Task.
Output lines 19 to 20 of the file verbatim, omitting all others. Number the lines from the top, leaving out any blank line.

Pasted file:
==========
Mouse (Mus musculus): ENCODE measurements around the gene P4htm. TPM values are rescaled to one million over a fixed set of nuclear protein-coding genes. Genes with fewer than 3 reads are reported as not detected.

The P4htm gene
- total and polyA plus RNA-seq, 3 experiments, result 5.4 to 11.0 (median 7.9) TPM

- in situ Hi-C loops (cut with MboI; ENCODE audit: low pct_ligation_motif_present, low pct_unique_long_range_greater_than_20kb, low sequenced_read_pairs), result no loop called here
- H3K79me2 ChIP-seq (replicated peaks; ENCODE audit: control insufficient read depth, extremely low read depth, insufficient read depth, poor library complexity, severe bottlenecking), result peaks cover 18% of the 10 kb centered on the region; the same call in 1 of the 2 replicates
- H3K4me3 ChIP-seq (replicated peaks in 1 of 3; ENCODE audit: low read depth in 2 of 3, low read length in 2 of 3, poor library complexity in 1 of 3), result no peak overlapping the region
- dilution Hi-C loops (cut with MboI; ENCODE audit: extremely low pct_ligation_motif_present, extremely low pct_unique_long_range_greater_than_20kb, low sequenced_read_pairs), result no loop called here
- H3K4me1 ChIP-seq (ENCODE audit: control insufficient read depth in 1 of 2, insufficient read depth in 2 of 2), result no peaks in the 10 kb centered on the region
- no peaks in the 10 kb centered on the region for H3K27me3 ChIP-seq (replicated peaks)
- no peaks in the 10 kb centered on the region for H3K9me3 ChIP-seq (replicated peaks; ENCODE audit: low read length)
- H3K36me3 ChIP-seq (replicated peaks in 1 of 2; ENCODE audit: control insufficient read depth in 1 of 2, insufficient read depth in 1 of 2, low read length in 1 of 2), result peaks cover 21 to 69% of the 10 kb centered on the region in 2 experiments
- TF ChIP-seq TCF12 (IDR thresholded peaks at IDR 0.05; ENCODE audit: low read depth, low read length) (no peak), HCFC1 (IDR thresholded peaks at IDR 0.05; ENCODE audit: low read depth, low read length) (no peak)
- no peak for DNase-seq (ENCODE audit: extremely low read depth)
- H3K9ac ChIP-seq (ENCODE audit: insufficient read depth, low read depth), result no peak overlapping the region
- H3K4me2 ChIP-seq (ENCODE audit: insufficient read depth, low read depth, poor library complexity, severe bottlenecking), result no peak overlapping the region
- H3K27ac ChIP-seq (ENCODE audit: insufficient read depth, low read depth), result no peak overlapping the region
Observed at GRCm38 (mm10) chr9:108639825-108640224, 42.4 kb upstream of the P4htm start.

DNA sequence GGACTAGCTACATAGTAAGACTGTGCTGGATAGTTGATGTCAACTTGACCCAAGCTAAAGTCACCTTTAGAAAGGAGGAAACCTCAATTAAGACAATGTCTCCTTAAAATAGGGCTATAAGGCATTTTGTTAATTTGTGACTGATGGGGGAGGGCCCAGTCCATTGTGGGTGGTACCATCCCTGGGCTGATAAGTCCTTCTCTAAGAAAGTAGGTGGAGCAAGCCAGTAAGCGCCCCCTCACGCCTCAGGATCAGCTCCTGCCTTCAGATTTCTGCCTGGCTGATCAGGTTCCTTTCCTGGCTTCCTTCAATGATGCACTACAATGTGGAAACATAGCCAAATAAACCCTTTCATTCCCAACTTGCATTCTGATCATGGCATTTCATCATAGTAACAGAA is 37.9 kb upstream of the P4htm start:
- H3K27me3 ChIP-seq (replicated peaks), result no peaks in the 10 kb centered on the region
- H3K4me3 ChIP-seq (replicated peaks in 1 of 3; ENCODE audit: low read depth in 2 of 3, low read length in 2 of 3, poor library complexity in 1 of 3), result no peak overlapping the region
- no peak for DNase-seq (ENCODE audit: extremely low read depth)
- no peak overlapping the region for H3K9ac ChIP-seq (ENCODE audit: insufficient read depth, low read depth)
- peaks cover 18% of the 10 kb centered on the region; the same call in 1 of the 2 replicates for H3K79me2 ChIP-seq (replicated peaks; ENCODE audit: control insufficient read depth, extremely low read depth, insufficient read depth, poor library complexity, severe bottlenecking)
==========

- H3K27me3 ChIP-seq (replicated peaks), result no peaks in the 10 kb centered on the region
- H3K4me3 ChIP-seq (replicated peaks in 1 of 3; ENCODE audit: low read depth in 2 of 3, low read length in 2 of 3, poor library complexity in 1 of 3), result no peak overlapping the region